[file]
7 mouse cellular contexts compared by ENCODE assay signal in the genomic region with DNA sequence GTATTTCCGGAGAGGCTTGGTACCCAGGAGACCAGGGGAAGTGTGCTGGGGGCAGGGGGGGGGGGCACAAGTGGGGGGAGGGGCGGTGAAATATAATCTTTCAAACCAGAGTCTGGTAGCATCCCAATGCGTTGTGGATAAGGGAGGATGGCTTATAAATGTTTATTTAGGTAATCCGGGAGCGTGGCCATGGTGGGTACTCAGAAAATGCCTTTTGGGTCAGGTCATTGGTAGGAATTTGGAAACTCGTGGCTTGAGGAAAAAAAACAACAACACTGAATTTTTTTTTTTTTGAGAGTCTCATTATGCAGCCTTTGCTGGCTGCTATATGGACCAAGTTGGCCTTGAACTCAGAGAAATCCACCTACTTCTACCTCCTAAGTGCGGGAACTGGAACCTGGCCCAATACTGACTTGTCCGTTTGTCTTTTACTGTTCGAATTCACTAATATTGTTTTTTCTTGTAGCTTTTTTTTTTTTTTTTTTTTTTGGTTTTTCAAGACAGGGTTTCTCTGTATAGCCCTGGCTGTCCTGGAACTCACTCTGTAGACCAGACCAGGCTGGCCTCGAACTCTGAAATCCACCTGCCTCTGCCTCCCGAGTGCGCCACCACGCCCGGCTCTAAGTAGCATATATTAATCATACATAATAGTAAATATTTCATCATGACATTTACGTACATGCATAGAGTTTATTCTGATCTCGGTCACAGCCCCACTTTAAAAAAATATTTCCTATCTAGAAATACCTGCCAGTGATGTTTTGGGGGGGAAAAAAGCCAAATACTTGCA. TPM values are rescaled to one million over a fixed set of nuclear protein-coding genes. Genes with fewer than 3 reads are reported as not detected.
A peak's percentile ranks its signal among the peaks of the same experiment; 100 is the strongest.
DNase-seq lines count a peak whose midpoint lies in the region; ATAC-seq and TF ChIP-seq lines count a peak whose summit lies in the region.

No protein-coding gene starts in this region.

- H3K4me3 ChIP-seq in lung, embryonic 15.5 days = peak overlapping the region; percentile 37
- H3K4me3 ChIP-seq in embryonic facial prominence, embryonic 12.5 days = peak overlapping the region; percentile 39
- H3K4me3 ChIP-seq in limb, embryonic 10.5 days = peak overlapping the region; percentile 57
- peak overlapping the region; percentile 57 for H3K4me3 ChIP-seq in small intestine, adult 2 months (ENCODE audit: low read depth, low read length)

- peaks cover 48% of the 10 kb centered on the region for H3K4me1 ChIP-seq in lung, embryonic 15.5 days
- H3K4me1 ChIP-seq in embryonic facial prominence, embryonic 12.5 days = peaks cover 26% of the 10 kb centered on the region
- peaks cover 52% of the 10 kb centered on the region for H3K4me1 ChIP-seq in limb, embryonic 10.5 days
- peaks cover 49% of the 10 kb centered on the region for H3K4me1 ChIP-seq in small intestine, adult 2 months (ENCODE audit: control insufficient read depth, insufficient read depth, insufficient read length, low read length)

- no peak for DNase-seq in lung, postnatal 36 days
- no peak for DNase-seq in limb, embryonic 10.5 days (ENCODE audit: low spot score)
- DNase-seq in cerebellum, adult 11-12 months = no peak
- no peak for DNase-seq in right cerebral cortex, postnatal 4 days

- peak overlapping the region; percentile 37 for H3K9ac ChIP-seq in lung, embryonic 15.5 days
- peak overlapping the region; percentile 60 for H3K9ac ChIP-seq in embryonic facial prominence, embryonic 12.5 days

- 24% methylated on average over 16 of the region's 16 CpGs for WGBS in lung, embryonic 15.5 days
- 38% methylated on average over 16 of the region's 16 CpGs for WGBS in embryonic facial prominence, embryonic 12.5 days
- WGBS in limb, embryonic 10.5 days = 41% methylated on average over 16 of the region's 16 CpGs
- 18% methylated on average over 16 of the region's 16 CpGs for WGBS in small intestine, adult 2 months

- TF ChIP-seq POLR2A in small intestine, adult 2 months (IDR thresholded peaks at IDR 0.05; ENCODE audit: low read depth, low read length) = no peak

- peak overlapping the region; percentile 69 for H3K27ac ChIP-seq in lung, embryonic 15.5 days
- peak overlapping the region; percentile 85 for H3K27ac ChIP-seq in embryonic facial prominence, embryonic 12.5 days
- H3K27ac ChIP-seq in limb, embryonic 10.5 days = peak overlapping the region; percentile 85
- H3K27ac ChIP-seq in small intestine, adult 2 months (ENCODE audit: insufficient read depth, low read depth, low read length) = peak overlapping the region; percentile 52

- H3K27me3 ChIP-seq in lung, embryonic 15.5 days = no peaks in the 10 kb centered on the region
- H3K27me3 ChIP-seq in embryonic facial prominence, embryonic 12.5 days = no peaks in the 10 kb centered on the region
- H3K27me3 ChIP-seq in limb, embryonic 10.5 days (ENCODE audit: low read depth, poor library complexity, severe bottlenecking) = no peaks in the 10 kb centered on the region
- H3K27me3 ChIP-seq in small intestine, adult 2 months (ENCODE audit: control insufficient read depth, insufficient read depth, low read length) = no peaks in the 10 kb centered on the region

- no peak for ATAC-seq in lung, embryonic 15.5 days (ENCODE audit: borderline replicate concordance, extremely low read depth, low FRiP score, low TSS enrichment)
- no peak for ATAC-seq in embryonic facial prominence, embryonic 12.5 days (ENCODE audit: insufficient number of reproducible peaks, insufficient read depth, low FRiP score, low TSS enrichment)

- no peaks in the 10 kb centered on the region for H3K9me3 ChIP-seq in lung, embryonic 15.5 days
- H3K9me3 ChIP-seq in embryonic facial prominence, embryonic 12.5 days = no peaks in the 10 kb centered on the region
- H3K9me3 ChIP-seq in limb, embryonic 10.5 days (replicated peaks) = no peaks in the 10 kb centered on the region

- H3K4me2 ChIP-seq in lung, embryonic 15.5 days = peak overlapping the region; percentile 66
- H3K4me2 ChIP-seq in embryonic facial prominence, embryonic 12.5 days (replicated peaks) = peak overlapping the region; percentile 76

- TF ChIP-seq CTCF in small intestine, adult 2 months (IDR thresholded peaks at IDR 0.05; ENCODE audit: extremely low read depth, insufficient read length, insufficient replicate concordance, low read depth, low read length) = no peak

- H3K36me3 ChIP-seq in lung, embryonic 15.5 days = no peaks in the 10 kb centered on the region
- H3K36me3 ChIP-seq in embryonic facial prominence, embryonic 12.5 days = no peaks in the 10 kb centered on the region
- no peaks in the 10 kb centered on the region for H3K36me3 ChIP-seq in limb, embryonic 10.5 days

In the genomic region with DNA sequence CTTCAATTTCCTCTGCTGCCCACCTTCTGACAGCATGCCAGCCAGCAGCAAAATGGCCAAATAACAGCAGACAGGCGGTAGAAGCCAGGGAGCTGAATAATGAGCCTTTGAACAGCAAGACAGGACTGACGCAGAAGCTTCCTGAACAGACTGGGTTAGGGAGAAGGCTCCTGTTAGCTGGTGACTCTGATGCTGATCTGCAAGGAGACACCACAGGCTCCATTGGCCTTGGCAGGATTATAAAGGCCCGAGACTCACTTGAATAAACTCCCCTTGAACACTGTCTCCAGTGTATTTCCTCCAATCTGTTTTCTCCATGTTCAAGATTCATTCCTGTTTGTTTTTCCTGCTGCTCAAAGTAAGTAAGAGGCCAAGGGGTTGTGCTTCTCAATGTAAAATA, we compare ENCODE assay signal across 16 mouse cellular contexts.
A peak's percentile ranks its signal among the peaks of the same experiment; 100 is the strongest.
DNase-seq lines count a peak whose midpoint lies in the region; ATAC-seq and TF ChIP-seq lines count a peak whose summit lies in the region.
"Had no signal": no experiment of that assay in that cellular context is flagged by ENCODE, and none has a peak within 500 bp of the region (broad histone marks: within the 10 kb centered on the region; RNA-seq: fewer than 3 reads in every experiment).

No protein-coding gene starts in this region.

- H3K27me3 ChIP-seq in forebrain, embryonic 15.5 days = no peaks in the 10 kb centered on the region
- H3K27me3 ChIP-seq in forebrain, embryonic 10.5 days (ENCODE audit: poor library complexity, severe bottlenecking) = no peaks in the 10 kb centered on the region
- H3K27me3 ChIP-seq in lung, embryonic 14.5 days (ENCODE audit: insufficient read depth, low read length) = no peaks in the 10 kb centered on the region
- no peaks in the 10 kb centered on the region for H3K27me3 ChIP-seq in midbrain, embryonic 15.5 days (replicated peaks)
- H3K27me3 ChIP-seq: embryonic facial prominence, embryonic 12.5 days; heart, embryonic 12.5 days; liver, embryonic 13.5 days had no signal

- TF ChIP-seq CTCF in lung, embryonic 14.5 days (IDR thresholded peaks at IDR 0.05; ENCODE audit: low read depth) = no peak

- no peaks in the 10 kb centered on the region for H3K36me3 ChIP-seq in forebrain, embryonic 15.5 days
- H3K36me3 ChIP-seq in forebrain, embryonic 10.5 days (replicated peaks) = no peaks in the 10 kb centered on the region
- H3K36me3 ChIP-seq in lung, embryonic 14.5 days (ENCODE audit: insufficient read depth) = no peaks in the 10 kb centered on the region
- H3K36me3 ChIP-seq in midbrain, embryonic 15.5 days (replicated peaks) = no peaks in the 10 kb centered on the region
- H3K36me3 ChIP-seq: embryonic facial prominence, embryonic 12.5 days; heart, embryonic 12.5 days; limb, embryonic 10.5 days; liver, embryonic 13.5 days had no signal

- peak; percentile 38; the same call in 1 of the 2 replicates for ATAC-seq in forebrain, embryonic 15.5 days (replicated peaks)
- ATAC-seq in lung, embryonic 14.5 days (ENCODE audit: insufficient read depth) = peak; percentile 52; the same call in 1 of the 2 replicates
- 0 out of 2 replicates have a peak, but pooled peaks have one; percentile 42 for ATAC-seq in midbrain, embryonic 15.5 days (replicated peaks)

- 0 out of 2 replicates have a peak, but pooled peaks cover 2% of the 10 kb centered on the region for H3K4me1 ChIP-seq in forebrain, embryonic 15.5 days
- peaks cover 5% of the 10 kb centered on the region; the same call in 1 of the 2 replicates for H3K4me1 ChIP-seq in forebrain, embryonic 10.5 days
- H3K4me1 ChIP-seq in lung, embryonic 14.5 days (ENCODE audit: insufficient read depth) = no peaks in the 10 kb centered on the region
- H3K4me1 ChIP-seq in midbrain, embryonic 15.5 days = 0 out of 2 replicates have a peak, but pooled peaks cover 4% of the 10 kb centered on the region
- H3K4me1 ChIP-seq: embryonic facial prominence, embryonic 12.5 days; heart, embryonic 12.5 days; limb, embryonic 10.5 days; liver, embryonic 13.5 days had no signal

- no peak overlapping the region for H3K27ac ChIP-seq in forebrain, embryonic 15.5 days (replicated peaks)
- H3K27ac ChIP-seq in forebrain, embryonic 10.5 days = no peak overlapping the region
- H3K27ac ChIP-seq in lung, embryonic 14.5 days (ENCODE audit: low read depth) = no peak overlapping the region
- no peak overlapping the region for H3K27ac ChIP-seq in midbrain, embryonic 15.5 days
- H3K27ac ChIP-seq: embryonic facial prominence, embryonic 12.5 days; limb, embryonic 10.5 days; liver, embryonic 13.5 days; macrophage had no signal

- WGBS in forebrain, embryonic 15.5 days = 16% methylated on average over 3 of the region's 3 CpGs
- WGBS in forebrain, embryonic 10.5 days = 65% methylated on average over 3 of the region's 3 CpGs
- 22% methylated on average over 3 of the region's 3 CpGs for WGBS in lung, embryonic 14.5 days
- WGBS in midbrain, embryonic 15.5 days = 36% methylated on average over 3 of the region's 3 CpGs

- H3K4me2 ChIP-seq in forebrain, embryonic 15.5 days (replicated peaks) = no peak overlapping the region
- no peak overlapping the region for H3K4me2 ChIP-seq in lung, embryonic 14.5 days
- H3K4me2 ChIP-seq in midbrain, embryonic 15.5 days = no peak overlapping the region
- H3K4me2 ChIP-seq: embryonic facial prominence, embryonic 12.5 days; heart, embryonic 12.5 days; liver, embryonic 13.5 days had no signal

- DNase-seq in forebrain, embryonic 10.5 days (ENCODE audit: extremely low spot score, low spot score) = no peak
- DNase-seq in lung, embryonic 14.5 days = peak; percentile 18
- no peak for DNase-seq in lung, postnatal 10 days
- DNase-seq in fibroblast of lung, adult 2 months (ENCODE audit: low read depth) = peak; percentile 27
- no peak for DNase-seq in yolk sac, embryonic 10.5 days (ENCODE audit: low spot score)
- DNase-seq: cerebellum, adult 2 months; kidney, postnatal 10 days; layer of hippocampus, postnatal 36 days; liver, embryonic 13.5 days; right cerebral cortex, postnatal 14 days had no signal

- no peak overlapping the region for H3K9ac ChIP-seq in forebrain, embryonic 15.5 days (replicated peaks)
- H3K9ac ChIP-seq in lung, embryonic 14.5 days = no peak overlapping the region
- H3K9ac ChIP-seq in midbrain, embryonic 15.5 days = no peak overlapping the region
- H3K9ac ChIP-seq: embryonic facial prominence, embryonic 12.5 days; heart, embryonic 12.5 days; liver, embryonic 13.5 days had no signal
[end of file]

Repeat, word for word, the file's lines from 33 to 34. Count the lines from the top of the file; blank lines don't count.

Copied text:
- no peak for ATAC-seq in embryonic facial prominence, embryonic 12.5 days (ENCODE audit: insufficient number of reproducible peaks, insufficient read depth, low FRiP score, low TSS enrichment)

- no peaks in the 10 kb centered on the region for H3K9me3 ChIP-seq in lung, embryonic 15.5 days